For a lot of us, we opt for ice cream more than grapes. In other words, we are so emotions- and/or hormones-driven that, so long as a man can make us feel some type of way—even if it's only temporary, even if we see the writing on the wall that's warning of us all of the side effects that come right along with him—we'll stay. We'll stay in something that really doesn't have our best interest at heart…until he leaves. And because of that, we end up becoming way too "full"—full of drama, full of distrust, full of toxic patterns, full of bitterness, full of paranoia, etc., etc.—that we won't even take the time off that we need in order to heal or look at the bigger picture so that we can change our palate over to wanting grapes (or whatever your favorite fruit is) instead. Have mercy—sadly, we are so conditioned to only want what temporarily appeases our senses that we we ignore what our common sense is alerting us to. And it's costing us. Dearly. Know who else it's potentially preventing from coming our way? The man who is waiting to be good for us.

So, am I saying that you can't have the "to" and the "for" in your relationship? All you've got to do is read, "My Eureka Moment For Why I'm Not Into 'Nice Guys'" to get that is absolutely NOT where I am coming from. But what I am saying is, if you are putting the "to" before the "for", it's time to do some serious pondering.

What's the point in having great sex with a guy who is constantly breaking your heart?

What's the point in remaining with someone who gives you extreme highs and lows—continually so?

What's the point in staying in something where some of your wants are granted while all of your needs are constantly being ignored?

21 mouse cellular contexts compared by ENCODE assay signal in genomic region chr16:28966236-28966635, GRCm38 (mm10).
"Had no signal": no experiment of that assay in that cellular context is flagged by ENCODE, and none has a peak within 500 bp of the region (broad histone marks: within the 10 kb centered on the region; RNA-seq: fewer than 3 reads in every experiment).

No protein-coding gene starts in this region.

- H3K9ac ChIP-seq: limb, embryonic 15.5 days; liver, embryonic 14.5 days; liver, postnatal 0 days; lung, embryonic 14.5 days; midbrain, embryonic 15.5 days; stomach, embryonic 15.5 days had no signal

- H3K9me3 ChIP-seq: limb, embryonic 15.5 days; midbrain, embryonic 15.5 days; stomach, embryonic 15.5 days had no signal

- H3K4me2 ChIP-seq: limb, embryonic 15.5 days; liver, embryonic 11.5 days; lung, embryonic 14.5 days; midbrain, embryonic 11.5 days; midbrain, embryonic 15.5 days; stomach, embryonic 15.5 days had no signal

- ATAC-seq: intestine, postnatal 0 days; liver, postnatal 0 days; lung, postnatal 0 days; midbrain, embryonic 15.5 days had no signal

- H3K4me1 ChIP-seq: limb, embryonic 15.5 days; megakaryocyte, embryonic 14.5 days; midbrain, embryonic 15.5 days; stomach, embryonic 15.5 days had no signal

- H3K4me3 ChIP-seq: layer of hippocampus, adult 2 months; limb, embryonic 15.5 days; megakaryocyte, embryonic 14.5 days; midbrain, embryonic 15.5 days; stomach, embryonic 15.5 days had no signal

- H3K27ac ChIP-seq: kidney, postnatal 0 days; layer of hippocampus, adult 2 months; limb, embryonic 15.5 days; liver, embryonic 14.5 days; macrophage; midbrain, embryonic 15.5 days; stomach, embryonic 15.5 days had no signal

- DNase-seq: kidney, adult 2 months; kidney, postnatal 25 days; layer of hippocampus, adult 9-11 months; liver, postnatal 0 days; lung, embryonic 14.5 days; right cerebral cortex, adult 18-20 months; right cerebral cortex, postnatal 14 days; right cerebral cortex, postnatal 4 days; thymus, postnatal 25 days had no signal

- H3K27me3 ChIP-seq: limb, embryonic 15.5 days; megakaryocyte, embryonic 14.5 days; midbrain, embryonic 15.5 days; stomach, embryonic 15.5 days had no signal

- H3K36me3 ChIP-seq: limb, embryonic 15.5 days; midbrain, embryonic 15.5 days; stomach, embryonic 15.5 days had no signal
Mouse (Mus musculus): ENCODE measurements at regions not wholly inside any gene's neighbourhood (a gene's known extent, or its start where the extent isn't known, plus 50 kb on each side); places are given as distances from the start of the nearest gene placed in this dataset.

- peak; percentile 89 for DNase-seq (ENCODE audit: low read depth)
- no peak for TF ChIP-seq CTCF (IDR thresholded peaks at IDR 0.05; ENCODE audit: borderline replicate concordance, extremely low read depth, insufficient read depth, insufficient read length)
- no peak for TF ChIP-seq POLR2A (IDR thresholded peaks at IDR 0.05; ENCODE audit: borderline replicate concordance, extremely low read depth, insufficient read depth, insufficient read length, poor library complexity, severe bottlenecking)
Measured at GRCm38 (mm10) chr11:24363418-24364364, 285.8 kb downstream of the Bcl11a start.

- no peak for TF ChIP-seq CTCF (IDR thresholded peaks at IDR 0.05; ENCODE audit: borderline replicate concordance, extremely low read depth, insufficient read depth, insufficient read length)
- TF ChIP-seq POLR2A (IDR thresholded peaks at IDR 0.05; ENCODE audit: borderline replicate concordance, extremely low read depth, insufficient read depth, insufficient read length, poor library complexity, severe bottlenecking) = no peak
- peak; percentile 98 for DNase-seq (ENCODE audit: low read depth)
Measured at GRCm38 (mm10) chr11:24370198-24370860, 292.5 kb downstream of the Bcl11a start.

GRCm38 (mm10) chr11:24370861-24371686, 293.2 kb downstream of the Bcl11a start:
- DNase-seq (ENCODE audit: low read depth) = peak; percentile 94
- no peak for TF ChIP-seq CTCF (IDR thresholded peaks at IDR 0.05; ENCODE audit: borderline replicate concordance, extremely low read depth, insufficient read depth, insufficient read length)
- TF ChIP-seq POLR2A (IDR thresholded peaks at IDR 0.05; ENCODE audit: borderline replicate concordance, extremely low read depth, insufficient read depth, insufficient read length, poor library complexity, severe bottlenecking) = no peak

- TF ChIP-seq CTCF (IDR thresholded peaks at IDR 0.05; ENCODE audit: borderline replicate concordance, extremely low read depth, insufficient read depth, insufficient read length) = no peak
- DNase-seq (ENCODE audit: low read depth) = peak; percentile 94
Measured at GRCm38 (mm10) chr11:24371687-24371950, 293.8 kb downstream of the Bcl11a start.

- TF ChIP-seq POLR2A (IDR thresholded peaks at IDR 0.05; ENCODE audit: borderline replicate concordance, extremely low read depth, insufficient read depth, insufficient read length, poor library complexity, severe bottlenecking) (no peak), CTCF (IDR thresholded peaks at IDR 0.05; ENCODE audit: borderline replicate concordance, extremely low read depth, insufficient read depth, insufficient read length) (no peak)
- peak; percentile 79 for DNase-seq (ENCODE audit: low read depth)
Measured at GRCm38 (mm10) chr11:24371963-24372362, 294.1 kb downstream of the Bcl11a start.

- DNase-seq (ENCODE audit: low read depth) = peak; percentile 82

It's ideal, it really is, to choose to be with someone who is good to you and good for you—both. Yet there is something that I don't want you to miss about that. A guy who is good for you is going to try his hardest to be good to you, anyway. Meanwhile, a guy who is good to you? Yeah, he doesn't tend to prioritize the "for" very much. Hell, he doesn't even really care all that much who is good for him (but that's another article for another time).

You know, recently, I saw a tweet that was like a shot heard around the world. When it comes to this particular piece, I dedicate it to all of the ladies who settle for "to you" guys because when you settle for that kind of man, one way or another, sooner or later, this is what it all boils down to—"Stop blessing people for hurting you, please."

You deserve, I deserve…we all deserve a man who is more than just good to us. Please, wait for the one who is actually good for you. The differences are literally life-altering. Just ask any woman with a "for you" guy. I'm confident that they'll vouch for this. One hundred-fold.

Want more stories like this? Sign up for our newsletter here and check out the related reads below:

He Loves You. He's Just Never Gonna Marry You. Now What?

Should Someone Have To MAKE You Feel Loved?

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ACLU By ACLUSponsored

Over the past four years, we grew accustomed to a regular barrage of blatant, segregationist-style racism from the White House. Donald Trump tweeted that “the Squad," four Democratic Congresswomen who are Black, Latinx, and South Asian, should “go back" to the “corrupt" countries they came from; that same year, he called Elizabeth Warren “Pocahontas," mocking her belief that she might be descended from Native American ancestors.

But as outrageous as the racist comments Trump regularly spewed were, the racially unjust governmental actions his administration took and, in the case of COVID-19, didn't take, impacted millions more — especially Black and Brown people.

To begin to heal and move toward real racial justice, we must address not only the harms of the past four years, but also the harms tracing back to this country's origins. Racism has played an active role in the creation of our systems of education, health care, ownership, and employment, and virtually every other facet of life since this nation's founding.